Aggies Helping Elders

Lauren Simcic is one of several Honors Students who participated in the pilot of a new capstone called Undergraduate Service Scholars. To learn more about capstones, please visit

By Lauren Simcic – On the Texas A&M campus, young adults predominate. Sometimes I forget that the world is not made up of people between the ages of 18 and 22. The “college bubble” could accidentally cause well meaning Aggies to ignore populations younger or older than themselves.

This semester, I founded a service organization called Adopt a Senior. Four volunteers and I regularly visited an assisted living facility and spent one-on-one quality time with the residents there. During that time period, I learned how to coordinate a group of volunteers, and we accomplished something really impactful.

First impressions
I am no stranger to the nursing home environment. My grandmother, who had Alzheimer’s Disease, lived in one briefly before moving in with my mother and me. I gathered from her experience that elderly residents are constantly bored, and their medical problems are ignored by staff.

Photo of the author with her grandmother
The author, Lauren Simcic (front, center) at age 10 with her grandmother (left).

Sadly, at the assisted living facility where Adopt a Senior is taking place, my assumption proved partially true. All around the building, seniors sit in chairs, staring without talking to anyone. The seniors have difficulty navigating in wheelchairs. Sometimes, when a person gets stuck, I give him or her a push. If I were handicapped and had little help moving around I would feel very trapped.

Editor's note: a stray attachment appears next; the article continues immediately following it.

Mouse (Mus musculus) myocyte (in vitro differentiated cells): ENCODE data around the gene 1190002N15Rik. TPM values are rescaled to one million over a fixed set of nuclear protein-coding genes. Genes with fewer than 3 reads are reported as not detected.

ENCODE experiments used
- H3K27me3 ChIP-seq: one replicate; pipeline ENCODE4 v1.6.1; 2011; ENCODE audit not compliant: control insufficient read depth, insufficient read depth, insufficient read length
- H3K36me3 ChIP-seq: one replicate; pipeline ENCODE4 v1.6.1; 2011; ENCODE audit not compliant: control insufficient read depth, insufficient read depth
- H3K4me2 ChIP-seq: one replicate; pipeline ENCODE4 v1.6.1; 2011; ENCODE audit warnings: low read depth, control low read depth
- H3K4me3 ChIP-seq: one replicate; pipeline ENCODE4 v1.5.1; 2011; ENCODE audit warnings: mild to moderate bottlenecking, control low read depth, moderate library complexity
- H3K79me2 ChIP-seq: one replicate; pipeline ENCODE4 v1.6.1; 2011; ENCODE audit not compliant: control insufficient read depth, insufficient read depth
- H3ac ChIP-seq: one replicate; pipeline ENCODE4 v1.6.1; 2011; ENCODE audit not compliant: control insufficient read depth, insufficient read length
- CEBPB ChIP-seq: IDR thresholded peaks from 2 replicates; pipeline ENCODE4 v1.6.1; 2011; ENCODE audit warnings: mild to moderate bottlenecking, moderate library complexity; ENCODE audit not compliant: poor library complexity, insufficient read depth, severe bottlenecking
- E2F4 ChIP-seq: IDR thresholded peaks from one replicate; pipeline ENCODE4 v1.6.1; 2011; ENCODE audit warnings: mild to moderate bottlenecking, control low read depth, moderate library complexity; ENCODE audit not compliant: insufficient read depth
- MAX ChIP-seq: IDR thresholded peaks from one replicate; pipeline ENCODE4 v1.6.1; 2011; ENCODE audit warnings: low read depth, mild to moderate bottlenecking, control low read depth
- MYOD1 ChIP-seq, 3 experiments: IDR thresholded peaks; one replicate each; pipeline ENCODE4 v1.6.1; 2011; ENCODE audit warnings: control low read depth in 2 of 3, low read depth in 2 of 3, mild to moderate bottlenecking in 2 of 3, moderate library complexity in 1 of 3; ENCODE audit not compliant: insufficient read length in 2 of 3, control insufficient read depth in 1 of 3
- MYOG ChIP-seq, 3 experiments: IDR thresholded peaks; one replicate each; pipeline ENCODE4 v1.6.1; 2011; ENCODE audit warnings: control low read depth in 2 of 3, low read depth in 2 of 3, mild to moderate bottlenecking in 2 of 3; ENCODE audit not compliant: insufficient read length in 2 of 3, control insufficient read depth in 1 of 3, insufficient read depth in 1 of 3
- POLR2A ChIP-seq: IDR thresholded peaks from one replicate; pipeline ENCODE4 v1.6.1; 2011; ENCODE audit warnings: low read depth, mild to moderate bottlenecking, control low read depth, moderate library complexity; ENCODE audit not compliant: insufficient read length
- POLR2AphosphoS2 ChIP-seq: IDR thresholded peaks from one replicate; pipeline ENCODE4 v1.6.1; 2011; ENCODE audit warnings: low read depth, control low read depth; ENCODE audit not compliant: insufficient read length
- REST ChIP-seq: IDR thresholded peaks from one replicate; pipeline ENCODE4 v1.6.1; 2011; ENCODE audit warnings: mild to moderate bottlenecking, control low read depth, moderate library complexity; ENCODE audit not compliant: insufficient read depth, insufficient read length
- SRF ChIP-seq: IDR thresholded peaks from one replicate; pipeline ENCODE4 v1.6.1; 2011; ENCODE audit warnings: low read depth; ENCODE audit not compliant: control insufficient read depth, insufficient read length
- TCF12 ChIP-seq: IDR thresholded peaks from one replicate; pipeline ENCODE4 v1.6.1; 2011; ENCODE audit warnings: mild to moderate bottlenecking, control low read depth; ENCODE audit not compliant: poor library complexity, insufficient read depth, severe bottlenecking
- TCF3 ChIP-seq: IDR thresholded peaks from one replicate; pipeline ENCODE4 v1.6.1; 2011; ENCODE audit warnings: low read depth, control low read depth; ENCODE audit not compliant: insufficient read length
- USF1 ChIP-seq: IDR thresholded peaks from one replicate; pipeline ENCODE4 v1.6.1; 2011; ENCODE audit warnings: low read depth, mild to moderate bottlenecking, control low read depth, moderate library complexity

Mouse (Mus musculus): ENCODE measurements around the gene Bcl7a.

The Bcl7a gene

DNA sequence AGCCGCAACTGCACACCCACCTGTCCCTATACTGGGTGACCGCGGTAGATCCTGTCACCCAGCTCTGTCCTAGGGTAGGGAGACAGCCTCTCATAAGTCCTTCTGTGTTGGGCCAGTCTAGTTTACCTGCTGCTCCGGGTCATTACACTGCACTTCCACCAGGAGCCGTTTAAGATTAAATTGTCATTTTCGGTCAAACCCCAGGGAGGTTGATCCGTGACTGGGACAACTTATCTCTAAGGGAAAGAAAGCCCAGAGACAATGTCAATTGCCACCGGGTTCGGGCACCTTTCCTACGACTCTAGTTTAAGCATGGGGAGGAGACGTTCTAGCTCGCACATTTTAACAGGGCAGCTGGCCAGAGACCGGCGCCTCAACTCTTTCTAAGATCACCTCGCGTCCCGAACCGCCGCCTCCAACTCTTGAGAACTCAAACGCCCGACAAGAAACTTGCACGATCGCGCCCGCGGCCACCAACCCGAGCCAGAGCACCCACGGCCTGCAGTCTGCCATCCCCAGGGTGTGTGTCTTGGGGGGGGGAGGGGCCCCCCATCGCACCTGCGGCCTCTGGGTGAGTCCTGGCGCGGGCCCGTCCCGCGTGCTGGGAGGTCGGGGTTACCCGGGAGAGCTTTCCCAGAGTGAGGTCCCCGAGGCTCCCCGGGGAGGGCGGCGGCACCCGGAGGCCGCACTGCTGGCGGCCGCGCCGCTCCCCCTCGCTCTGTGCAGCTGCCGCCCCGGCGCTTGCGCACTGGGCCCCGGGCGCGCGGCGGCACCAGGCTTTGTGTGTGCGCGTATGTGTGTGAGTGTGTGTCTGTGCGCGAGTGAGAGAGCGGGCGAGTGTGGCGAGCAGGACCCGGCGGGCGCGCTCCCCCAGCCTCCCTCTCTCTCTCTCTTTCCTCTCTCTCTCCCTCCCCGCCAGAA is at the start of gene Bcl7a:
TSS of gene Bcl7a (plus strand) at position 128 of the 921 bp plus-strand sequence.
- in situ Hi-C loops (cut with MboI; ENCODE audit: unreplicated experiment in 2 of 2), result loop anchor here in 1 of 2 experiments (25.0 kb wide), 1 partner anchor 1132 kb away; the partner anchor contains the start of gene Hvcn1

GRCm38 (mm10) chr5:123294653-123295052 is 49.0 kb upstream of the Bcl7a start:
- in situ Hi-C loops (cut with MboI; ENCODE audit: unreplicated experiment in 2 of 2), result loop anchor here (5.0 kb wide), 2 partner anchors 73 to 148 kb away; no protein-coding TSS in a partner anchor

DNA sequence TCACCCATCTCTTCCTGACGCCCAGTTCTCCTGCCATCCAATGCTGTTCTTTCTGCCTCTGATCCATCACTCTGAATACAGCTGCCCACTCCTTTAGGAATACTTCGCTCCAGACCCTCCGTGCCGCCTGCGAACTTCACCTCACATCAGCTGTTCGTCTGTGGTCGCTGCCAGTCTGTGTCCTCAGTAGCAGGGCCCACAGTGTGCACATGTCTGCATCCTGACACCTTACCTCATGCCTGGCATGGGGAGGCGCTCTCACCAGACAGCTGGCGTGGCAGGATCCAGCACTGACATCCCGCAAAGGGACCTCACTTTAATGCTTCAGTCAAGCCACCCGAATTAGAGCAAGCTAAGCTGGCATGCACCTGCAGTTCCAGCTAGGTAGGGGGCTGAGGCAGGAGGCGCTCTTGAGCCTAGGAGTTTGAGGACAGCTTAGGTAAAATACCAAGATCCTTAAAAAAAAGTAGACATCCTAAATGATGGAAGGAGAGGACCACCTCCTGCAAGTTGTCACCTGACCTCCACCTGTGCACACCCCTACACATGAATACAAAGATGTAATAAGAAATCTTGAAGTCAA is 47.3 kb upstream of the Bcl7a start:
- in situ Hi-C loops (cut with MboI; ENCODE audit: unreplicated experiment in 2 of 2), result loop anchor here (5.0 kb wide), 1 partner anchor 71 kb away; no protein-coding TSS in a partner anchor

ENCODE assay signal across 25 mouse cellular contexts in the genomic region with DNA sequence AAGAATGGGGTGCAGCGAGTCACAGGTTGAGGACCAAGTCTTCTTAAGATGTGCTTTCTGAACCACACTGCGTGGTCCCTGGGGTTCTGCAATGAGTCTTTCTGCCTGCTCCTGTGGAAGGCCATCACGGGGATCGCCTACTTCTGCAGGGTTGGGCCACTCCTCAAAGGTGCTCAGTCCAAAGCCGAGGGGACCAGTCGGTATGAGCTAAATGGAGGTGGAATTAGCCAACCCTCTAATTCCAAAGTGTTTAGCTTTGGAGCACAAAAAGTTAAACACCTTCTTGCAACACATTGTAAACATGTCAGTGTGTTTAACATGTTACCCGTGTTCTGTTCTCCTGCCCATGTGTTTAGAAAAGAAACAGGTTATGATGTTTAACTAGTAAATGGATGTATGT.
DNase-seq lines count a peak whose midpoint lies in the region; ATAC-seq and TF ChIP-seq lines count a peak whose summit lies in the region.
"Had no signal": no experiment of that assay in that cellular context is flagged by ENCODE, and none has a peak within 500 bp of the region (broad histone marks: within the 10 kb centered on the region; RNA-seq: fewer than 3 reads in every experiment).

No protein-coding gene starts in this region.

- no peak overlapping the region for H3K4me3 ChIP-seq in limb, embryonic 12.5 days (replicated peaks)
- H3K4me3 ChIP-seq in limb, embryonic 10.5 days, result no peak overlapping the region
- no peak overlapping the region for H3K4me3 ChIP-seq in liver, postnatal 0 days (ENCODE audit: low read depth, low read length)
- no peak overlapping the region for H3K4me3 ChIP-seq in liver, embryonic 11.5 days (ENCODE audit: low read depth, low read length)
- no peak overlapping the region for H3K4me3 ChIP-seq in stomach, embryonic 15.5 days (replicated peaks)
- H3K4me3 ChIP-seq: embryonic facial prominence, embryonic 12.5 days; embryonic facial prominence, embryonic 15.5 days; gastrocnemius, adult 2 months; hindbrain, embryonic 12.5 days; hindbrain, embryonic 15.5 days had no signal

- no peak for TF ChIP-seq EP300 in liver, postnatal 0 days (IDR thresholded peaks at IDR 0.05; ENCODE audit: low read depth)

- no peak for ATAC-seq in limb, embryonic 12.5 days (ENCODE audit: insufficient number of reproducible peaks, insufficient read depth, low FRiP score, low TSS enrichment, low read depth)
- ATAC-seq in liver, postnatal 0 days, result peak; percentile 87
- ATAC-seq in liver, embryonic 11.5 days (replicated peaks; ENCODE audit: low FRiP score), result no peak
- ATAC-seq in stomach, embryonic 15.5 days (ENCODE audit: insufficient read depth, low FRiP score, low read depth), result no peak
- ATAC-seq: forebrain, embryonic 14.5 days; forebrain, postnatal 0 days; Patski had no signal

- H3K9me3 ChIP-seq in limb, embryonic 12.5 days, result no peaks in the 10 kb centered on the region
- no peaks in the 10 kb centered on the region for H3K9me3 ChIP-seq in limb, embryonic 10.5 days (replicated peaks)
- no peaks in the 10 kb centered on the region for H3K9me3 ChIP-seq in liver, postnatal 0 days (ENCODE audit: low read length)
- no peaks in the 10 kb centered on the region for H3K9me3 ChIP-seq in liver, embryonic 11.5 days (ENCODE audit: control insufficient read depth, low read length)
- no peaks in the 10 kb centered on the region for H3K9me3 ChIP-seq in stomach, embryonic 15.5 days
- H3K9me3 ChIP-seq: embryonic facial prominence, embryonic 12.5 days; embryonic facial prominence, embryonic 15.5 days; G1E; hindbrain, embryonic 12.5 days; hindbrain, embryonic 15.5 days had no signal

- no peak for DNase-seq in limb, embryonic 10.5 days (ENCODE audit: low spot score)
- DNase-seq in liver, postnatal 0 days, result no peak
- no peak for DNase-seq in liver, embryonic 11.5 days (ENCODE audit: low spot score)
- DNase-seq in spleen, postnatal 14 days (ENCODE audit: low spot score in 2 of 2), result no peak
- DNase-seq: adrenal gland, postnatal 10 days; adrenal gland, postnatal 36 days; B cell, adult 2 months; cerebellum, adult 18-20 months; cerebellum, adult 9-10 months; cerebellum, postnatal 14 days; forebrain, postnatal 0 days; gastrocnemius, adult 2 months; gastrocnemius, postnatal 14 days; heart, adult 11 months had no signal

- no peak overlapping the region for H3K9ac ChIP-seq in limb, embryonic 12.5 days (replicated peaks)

Getting to know each other
I was matched with Lois, a very cheerful woman whose husband, sister, and best friend passed away recently. We have both lost loved ones–for me it was my father and two grandparents–and our shared pain helped us to bond. I knew to listen quietly rather than say, “It’s going to be okay.”

Lois has given me an interesting perspective on living in a nursing home. When I ask her about the food, activities, etc., she always responds that they are “good enough.” At first, I was upset because I felt that Lois and the other residents deserved more. I still feel that way, but I am realizing that Lois’ commitment to being content regardless of her situation is quite admirable.

Christmas party
The Adopt a Senior team ended the semester with a crafting party. Half of us hosted bingo, and the rest taught five seniors to make wrapping paper Christmas trees. Things went better than I had ever expected! I think the program was properly tailored to participants’ energy levels and interests. It was great to the residents talking to one another, since socialization seems so rare at this facility. My only regret is that no one brought a camera!

Looking ahead
My hope for the coming semester is to retain the volunteers who have come together and to attract new ones. I can tell that Adopt a Senior is making a difference in individual lives. It would be wonderful to have enough people involved to influence a whole nursing home–maybe even expand to a second facility.
In the months ahead I want to continue visiting Lois, put on more programs, and get some snapshots of our good times!



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